The fun—a video game console, TV, DVR, DVD, and stereo system—that your family room provides comes with a price. By reducing standby power, using rechargeable batteries in remotes, and replacing incandescent bulbs with compact fluorescents, you could save up to $130 a year in energy costs.

And if you’re in the market for a new TV, you can save even more energy by being flexible on the type you buy.

1. Reconsider that plasma TV. The three biggest energy hogs in the family room are the plasma television, DVR/Tivo box, and digital cable box, says the nonprofit American Council for an Energy Efficient Economy, which promotes energy efficiency to consumers and government policymakers.

A typical plasma TV (less than 40 inches) consumes 441 kilowatt hours of electricity per year, according to ACEEE. That translates into about $50 (based on 11.3 cents per kilowatt hour). Next up are TiVo devices at $41 annually, followed by digital cable boxes at $27. Both devices are always fully on because they constantly receive and download data.

Opting for an LCD (liquid crystal display) TV will cost about $8 to operate annually—for an annual savings of about $42 over the plasma. Of course, weigh your decision against the cost of a new TV.

2. Reduce standby power. Vampire power—the energy that’s wasted by electronic devices that are plugged in, but not in use—represents about $100 per year in the average household’s electricity costs, says Energy Star. Assuming the family room represents about 15% of your electricity bill, you could save about $15 per year with smart standby practices.

Unplug rarely used electronics (like that karaoke machine) altogether and cluster other appliances, even adapters for cell phones and digital cameras, onto power strips ($3-$12 for a six-outlet strip). Then you can fully turn off all attached electronics with one switch.

Unfortunately, some family room electronics, such as set-top boxes and downloading devices like TiVo, can’t be turned off, because that would disrupt the digital data-gathering you’ve programmed them to do. But with a so-called smart power strip (about $20 to $40 through online retailers), you can completely turn off your TV while leaving the always-on DVR plugged in.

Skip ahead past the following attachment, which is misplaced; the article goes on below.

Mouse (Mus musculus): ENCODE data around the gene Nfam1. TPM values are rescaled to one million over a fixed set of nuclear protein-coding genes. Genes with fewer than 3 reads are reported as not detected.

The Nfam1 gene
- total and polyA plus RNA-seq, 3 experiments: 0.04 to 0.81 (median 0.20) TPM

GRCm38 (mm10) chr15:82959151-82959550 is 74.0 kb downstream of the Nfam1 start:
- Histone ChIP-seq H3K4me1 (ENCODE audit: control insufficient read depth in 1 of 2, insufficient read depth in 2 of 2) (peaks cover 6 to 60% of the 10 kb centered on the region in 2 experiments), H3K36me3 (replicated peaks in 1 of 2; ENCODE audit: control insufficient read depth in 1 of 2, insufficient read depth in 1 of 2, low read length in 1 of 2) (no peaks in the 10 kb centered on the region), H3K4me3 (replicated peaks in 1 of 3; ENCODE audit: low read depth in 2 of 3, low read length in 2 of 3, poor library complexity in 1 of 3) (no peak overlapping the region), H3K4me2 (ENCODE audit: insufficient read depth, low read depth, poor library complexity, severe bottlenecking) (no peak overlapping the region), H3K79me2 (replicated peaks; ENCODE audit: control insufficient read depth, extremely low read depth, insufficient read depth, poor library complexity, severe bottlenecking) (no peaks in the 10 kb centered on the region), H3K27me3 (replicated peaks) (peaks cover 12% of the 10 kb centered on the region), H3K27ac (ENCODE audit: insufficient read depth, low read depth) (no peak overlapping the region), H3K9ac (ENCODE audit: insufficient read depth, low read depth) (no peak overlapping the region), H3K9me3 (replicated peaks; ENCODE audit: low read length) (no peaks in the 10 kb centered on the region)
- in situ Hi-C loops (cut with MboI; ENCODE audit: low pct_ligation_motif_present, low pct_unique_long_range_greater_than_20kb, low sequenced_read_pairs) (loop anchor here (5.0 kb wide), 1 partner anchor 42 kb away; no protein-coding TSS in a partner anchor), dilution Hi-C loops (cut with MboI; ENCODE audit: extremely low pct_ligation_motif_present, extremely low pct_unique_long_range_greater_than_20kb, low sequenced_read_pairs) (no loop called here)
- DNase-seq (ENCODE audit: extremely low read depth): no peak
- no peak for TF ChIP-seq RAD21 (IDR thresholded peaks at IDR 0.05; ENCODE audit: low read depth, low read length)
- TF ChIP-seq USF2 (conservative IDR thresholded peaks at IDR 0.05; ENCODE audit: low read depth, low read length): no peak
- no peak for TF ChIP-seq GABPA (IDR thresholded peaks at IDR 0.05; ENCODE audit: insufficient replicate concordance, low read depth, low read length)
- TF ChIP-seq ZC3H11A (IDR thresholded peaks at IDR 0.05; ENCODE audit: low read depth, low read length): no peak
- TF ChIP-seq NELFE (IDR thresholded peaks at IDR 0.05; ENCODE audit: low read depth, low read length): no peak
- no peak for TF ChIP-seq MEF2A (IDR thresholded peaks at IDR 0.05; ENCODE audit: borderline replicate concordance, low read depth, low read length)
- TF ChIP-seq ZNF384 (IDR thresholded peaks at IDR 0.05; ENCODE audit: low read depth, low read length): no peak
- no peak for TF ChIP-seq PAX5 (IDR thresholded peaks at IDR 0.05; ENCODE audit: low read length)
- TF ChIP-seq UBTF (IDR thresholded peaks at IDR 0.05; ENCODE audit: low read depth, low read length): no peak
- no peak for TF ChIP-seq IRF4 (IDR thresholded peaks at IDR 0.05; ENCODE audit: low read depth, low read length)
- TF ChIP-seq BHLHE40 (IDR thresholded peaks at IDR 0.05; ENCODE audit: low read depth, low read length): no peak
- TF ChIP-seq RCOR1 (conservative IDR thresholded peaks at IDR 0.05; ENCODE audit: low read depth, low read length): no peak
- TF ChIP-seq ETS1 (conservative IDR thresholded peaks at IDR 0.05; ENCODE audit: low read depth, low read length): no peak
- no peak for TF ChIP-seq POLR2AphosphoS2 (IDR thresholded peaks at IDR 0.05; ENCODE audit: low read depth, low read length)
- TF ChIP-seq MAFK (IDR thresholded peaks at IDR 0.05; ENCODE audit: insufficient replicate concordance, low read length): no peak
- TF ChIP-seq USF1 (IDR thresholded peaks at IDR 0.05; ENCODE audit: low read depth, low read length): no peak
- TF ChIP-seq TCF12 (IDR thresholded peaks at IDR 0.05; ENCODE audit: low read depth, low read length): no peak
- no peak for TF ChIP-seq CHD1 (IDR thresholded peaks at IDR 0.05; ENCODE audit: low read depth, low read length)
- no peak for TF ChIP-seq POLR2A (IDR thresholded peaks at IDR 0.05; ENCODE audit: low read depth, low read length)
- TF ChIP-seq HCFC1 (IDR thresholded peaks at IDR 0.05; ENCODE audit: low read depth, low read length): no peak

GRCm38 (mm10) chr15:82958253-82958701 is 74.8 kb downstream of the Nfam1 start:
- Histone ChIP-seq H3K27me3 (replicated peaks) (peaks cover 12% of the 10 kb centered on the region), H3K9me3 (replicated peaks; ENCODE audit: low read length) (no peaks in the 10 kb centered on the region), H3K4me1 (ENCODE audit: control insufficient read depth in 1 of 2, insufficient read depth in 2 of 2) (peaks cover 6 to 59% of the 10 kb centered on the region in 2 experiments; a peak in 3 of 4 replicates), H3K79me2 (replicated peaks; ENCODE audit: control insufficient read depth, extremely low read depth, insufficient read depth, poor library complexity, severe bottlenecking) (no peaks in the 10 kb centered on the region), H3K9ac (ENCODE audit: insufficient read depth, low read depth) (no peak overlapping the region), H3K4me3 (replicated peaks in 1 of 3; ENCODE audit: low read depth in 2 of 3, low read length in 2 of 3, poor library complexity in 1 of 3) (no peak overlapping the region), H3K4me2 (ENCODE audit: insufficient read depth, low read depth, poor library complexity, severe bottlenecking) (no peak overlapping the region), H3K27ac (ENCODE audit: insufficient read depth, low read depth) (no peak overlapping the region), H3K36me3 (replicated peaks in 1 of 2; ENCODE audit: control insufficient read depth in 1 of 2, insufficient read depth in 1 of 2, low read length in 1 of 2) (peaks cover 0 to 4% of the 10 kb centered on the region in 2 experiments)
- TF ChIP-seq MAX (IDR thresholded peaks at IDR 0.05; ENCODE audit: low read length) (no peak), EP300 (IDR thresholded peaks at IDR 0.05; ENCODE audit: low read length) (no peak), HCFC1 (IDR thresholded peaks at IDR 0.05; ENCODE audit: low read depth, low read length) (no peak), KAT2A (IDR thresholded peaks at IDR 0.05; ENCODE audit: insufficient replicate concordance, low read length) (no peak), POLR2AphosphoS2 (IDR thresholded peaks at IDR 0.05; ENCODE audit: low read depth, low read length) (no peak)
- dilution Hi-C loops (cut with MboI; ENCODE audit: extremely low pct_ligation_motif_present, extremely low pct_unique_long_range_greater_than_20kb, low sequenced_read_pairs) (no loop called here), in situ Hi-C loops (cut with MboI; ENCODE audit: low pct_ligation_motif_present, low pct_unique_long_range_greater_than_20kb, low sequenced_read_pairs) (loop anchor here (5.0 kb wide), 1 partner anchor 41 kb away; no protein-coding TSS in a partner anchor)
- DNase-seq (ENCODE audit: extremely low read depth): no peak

3. Opt for Energy Star-rated electronics. They’re anywhere from 6% (audio products) to 75% (DVD players) more efficient than non-rated electronics. Take Energy Star-rated television sets. They use about one-third less energy than their nonrated counterparts.

If you can’t live without plasma, consider an Energy Star model for which you’ll pay $18 less per year in operating costs than for a nonrated one. If you use an Energy Star-rated digital cable box (ask your provider if any are available for no charge), you could pay 30% less for energy—an annual savings of about $8.50. Energy Star hasn’t yet published data on swapping out a DVR or Tivo device.

4. Invest in rechargeable batteries. No, they won’t help you save on your electric bill. But you’ll save on the cost of batteries for your video game system and other entertainment remotes, according to PJ Stafford, founder of Green Irene, an eco-consulting company that provides energy and environmental makeovers to homeowners. You’ll help the environment, too. For every rechargeable battery you buy, you prevent at least 500 single-use batteries from entering the waste stream, Stafford says.

Consider a game system charger station, which runs about $25, or outfit your media room with 10 rechargeable batteries and two chargers for $55 to $65. (Rechargeable AA and AAA batteries cost $3 to 3.50 apiece, versus 75 cents to $1 for disposables; a charger costs $25 to $30.) That investment in rechargeable batteries and chargers, in lieu of 500 batteries over four years, adds up to about $310 to $445 in savings. Buying a charging system for your video game system eliminates the need to buy batteries for the controllers.

Call your local trash collection service to find out which batteries can be recycled or taken to a transfer station versus being thrown away. If you’re doing a major sweep-out of old batteries and appliances, consider Big Green Box, which lets you send your devices and batteries to a sustainable processing facility. Recycle old rechargeable batteries for free via programs like Call 2 Recycle.

5. Replace bulbs with compact fluorescents. By replacing one 60-watt incandescent bulb with the equivalent compact fluorescent in a family room where lights are on for four hours per day, you could save $7 per year. CFLs cost between $2 and $15.

Jane Hodges has written about real estate for publications including The Wall Street Journal,, and The Seattle Times. In 2007 she won a Bivins Fellowship from the National Association of Real Estate Editors to pursue a book on women and real estate. Her work has also appeared in The New York Times, CBS’s BNET, and Fortune. She lives in Seattle, in a 1966 raised rancher with an excellent retro granite fireplace. Latest home project: Remodeling a basement bathroom.

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